comment_text += avg_execution_time_microsec + " microseconds (" + avg_execution_time_millisec;
    comment_text += " ms) to execute. " + num_of_error_log_lines + " errors reported.";
    return comment_text;

Remember to import the following classes:

import java.util.Iterator;
import java.util.List;
import com.google.appengine.api.log.AppLogLine;
import com.google.appengine.api.log.LogQuery;
import com.google.appengine.api.log.LogService;
import com.google.appengine.api.log.LogServiceFactory;
import com.google.appengine.api.log.RequestLogs;

Checking For A Twitter Follow

This brief code example checks to see whether user_to_check (a Twitter username as a String) is following the Twitter account twitter_username. The boolean is_user_following will be true if there is a follow.

The twitter object represents a twitter4j.Twitter class preconfigured with authentication details.

Relationship to_other_user = twitter.showFriendship(twitter_username, user_to_check);
boolean is_user_following = to_other_user.isTargetFollowingSource();

App Engine Production Upgrading To 1.8.4

App Engine is currently upgrading all applications to the 1.8.4 runtime. Here’s how the upgrade process looks on a free tier application.

On the main administration screen, this notice appears:

Clicking the Details link brings you to the Instances page, where this shows up:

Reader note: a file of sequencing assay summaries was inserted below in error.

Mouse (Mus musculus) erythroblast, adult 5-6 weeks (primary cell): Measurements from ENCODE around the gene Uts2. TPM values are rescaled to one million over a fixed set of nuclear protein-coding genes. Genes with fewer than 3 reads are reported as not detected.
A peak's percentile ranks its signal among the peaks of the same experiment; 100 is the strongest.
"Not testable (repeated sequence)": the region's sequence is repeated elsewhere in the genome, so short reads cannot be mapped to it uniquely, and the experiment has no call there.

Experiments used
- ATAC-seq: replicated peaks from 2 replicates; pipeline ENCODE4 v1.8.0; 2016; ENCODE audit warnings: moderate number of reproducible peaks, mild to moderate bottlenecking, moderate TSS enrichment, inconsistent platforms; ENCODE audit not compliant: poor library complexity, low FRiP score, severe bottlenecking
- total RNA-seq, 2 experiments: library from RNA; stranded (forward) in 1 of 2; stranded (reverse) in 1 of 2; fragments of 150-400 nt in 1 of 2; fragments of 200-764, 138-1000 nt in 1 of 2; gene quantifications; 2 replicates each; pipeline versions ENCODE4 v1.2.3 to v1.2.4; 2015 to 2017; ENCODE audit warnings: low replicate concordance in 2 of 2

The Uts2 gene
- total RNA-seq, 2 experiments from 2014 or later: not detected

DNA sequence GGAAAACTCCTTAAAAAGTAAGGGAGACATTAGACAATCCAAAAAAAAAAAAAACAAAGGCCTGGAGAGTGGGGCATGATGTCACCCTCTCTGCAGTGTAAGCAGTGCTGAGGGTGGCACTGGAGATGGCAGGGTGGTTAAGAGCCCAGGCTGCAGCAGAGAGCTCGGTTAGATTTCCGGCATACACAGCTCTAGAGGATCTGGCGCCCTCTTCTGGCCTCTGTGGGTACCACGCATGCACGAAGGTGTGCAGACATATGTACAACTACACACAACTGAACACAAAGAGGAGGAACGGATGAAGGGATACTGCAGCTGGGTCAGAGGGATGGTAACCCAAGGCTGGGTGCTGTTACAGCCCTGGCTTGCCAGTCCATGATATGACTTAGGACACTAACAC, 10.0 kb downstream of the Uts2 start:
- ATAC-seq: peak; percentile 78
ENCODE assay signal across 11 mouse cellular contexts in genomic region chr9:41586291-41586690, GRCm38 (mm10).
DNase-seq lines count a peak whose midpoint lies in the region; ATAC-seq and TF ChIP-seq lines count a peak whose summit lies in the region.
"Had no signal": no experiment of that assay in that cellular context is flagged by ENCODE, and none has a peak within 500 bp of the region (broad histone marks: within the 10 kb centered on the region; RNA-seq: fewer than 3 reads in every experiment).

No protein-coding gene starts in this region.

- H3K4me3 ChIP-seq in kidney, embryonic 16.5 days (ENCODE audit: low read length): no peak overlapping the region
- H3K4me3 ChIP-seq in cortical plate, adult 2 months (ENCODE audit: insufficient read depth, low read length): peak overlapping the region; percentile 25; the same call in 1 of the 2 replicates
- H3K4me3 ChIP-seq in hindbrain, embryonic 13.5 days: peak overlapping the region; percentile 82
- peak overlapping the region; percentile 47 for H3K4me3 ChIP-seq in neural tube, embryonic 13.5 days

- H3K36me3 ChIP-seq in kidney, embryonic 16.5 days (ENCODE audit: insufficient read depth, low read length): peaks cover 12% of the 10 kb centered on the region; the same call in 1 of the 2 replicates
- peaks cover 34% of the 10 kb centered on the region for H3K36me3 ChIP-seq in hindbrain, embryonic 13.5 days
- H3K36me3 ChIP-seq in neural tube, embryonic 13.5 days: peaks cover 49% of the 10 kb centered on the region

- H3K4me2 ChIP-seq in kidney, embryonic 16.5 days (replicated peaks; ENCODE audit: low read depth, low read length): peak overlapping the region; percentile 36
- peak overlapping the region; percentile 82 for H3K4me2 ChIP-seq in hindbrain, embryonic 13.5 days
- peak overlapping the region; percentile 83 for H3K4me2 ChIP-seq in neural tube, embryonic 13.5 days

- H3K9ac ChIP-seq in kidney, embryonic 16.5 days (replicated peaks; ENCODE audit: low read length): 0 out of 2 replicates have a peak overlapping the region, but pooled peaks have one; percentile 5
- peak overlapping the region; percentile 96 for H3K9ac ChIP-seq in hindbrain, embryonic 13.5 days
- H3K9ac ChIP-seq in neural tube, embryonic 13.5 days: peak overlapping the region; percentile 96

The first instance loaded under the 1.8.4 runtime was launched on August 25, 14:43 PDT:

Geolocating A Tweet In Java

Here’s a demonstration of how to use the twitter4j library to post a tweet and set a location from where it was posted.

This example requires a twitter4j.twitter object (the twitter variable) to be preconfigured with authentication tokens. Replace the text Orlando, FL with a string describing the user’s location, and the GPS coordinates with your user’s coordinates.

    StatusUpdate status = new StatusUpdate(tweet_text);
     * We'll add location information for this tweet. 
     * Here, we tell Twitter that this tweet was made from Orlando, FL.
     * The GPS coordinates here are for Walt Disney's Hollywood Studios theme park.
    status.placeId("Orlando, FL");
    GeoLocation geolocate = new GeoLocation(28.355269, -81.559390);
    //And finally, post this tweet.
    try {
    catch (TwitterException e) {
        System.err.println("Problem accessing Twitter. Exception message: " + e.getMessage());

Remember the appropriate import:

import twitter4j.*;

The Cron Log

The following is an example of a request originating from a cron:

It’s easy to tell this request originates from cron because (1) the originating IP is (which is a reserved IP; cron requests come only from that address) and (2) the queue name is listed as cron .